But it was long. 20,000 words long. 25% of a novel long. I cleaned up some of the errors and reformatted the article into an easy-to-read, two-column layout and made a PDF that I printed (25 pages, or 13 sheets using a duplex printer). A big read, just waiting to be read.

In the end I never gave the article to my friend because I didn’t want to ruin his vacation. Upon his return he announced that they had enjoyed themselves despite the proliferation of fakery, which for me was an interesting lesson. After all, I’ve never taken a Caribbean cruise, although there is a part of me that would like to. There is something appealing about having a small room on a boat with a view of the ocean, and nothing to do but read your book (or write one), eat, drink, and make fun of the other passengers. Frankly, that sounds like a pretty good time.

My friends, of course, also have pretty good eyes for the authentic and the inauthentic, and they know how to work around things that are not appealing. The writer of the article, on the other hand, boarded his cruise ship alone, with a diarist’s eye and a bit of an attitude. An attitude I can embrace, by the way, but an attitude nonetheless.

Still, that article holds its mark on the bench, challenged only by Charlie LeDuff’s April 2008 article in Vanity Fair on iconic but aging photographer Robert Frank’s recent visit to China. Come to think of it, the LeDuff article (“Robert Frank’s Unsentimental Journey“) probably surpasses the cruise ship one, but barely.

If you haven’t surmised it already, the cruise ship article, entitled “Shipping Out,” was written by John Foster Wallace. It was not his first major publication, but it’s the one that launched him into public awareness. The article was followed by several more reputedly excellent pieces as well as a number of fiction and non-fiction books, none of which I have read.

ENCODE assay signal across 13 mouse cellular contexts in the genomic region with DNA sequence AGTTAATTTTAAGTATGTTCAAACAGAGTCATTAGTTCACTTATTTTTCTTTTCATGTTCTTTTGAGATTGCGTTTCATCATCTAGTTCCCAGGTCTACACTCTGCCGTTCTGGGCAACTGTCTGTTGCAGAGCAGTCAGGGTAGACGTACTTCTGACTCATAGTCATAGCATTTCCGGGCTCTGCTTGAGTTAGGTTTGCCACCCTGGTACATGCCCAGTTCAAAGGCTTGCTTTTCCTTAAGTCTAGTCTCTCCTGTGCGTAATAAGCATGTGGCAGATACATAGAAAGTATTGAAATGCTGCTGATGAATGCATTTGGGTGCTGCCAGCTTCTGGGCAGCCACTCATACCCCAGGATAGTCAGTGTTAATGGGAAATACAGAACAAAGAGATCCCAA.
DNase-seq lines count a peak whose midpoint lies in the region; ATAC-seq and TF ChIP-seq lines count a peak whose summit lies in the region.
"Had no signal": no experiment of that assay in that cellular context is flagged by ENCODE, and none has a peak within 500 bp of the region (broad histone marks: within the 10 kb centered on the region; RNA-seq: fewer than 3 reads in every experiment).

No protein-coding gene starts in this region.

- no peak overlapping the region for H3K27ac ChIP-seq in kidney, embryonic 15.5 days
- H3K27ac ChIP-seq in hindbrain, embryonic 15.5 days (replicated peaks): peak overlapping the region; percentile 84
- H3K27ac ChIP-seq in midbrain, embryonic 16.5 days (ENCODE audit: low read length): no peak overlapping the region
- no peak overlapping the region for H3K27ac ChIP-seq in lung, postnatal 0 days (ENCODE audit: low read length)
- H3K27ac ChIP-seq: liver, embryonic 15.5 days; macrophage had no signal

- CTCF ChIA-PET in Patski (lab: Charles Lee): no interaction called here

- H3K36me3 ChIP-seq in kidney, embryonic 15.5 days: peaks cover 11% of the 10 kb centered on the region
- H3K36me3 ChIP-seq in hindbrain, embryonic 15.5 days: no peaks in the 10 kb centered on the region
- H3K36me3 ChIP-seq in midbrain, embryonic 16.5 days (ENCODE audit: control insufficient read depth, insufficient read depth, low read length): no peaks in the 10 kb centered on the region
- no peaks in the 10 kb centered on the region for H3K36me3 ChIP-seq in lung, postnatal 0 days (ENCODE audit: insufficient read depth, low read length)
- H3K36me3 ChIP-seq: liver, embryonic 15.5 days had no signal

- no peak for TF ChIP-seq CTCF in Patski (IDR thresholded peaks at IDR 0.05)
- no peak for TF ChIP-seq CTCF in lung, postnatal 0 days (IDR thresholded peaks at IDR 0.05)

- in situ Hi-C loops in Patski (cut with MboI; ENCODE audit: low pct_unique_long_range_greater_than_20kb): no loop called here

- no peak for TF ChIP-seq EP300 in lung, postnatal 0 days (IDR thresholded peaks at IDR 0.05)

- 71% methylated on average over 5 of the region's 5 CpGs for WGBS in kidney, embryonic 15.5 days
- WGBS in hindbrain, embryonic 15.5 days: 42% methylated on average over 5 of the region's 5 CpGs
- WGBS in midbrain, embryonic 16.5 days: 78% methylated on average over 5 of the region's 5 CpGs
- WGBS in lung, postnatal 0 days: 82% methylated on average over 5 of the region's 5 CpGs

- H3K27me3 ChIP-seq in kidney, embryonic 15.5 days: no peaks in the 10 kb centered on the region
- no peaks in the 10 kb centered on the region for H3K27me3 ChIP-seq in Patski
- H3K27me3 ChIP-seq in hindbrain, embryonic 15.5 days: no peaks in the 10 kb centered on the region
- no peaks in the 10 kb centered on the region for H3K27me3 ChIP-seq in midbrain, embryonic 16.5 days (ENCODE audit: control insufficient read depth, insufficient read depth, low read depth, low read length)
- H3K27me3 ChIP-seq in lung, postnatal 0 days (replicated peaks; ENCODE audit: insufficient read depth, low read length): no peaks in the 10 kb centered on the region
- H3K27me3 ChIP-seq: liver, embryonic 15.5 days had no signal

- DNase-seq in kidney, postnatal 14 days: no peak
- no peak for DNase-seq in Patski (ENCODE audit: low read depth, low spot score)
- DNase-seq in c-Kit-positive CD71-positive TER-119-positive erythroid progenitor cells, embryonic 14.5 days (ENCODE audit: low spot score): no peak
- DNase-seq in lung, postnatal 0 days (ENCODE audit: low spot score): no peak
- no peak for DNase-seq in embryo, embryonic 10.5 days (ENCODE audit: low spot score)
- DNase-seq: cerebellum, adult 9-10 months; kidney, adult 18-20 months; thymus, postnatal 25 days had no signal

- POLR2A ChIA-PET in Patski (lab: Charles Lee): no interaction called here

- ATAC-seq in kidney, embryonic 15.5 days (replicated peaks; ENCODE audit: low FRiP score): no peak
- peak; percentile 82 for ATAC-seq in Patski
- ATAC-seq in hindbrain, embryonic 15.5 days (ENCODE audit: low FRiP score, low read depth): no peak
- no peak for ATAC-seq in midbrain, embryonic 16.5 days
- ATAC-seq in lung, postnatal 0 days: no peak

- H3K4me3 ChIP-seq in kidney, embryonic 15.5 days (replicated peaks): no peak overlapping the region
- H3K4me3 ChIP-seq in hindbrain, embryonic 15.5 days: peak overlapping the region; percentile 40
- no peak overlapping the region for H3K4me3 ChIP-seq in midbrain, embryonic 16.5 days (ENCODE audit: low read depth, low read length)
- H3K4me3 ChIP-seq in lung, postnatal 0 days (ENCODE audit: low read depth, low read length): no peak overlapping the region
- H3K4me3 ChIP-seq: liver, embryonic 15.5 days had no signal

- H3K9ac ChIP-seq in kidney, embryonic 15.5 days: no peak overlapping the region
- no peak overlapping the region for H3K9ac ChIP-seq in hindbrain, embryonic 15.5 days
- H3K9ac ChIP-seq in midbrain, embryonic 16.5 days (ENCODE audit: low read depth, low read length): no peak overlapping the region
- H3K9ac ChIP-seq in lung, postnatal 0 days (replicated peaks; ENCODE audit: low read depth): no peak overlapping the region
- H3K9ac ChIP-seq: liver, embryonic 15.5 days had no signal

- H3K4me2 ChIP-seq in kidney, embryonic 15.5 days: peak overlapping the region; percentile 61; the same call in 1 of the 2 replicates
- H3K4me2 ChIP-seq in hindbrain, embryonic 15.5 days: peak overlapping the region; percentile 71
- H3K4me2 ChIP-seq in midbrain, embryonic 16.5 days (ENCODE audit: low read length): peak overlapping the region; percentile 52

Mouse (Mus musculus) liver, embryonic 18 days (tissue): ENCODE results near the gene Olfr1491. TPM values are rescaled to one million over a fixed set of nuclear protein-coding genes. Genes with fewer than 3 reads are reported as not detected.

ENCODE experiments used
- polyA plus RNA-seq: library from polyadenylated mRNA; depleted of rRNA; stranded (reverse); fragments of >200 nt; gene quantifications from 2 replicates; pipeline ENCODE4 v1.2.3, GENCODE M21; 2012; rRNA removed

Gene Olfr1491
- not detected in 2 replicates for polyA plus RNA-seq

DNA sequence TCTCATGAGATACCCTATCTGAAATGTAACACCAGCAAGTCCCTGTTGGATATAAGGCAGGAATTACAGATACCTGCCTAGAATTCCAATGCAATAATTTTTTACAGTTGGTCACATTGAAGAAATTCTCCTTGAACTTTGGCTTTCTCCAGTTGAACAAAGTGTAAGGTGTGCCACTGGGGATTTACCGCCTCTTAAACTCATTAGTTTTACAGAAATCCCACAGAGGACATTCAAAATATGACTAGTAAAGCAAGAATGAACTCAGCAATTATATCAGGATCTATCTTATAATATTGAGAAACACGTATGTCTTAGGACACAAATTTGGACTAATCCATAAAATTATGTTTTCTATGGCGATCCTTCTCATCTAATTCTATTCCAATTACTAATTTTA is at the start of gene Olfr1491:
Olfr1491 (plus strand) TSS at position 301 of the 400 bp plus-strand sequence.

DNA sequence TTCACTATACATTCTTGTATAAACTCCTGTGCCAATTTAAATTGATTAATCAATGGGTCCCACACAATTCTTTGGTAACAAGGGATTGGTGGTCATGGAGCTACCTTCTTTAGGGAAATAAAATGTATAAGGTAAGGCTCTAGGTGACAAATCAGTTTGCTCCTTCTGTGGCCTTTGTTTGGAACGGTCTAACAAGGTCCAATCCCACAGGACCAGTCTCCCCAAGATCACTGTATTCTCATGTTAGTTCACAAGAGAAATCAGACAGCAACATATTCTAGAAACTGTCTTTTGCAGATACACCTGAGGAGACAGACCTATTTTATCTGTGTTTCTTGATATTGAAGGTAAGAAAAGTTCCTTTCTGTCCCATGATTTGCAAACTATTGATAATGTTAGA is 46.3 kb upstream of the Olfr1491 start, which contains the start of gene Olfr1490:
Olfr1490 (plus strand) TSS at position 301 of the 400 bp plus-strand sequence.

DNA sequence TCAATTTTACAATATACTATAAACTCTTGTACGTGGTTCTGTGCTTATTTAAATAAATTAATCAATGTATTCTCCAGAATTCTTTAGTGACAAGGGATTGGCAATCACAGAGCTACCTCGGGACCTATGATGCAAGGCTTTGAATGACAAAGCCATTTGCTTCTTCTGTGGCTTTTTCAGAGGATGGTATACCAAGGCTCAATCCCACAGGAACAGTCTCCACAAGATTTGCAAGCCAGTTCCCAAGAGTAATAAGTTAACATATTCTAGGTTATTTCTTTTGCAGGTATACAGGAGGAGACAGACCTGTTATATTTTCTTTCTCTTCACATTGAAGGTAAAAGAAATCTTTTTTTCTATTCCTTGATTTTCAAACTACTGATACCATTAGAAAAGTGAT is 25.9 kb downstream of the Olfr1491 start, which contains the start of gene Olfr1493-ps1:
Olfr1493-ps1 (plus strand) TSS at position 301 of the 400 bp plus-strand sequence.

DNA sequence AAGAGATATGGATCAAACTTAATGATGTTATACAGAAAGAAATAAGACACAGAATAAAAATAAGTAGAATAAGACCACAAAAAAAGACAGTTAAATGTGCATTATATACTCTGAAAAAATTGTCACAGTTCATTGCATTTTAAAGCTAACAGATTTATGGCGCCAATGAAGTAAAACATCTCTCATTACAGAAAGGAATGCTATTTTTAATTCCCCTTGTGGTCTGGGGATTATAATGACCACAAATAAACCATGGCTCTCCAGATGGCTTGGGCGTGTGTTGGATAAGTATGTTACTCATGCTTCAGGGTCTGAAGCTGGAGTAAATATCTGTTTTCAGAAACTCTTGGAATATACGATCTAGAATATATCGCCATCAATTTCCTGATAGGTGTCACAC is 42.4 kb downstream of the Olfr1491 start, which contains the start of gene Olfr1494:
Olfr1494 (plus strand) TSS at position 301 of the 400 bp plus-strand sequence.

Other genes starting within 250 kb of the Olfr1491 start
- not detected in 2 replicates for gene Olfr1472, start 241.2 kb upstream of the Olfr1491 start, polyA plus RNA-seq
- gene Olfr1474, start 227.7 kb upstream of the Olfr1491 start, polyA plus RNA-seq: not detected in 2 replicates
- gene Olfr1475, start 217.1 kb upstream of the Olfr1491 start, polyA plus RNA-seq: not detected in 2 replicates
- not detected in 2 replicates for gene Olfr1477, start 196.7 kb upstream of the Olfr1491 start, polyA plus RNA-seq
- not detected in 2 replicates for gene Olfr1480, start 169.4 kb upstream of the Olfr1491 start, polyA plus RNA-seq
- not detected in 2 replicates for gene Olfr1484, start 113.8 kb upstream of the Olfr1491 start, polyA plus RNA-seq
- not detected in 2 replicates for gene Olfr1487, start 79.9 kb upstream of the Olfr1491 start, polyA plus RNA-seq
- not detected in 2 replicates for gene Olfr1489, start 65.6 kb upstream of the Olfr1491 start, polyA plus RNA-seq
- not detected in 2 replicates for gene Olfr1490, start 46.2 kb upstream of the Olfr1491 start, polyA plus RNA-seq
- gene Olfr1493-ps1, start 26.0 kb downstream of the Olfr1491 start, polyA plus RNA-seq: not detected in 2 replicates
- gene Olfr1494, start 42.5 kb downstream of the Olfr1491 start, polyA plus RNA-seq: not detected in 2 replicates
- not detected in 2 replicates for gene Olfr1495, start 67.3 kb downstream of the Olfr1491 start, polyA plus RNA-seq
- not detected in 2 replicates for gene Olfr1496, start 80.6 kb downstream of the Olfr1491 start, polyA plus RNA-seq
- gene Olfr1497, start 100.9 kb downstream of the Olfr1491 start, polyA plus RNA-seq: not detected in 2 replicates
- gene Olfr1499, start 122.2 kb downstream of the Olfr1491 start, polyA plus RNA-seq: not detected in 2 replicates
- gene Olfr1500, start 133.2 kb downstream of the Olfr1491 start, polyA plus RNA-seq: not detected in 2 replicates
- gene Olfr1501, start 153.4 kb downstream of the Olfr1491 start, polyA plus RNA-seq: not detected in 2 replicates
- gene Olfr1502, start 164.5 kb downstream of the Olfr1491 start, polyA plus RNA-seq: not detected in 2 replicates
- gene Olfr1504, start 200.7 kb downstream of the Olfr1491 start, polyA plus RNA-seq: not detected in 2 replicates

That article, which appeared in the January 1996 issue of Harper’s, was republished a year later in Wallace’s book of essays “A Supposedly Fun Thing I’ll Never Do Again.” As you probably suspect, the book takes its title from the cruise ship essay.

Now David Foster Wallace is dead, by his own hand. While I think I understand why fellow writers Ernest Hemingway and Hunter S Thompson took their own lives (which is not to say I condone their doing so), I have no idea why Wallace did it. But I suppose that is understandable given how little of his work I know, even if that one Harper’s piece was for the past 12 years my favorite article.

According to reports on the Web, Wallace had been withdrawn lately, and had shown signs that indicated depression. Presumably a person on his beat could wear such drapery without raising any alarms, as it would be seen as the costume of his literary interests. But apparently it was more than that. He hanged himself at home, leaving his wife to discover the lifeless body, an act that makes me want to slam the book of Wallace shut right now. But I won’t. The writing, what little I’ve seen of it, is just too good. I suspect I will, in the coming months and years, dip further into his written legacy, which will likely leave me cursing him even more for ending his life and his talent at such a young age.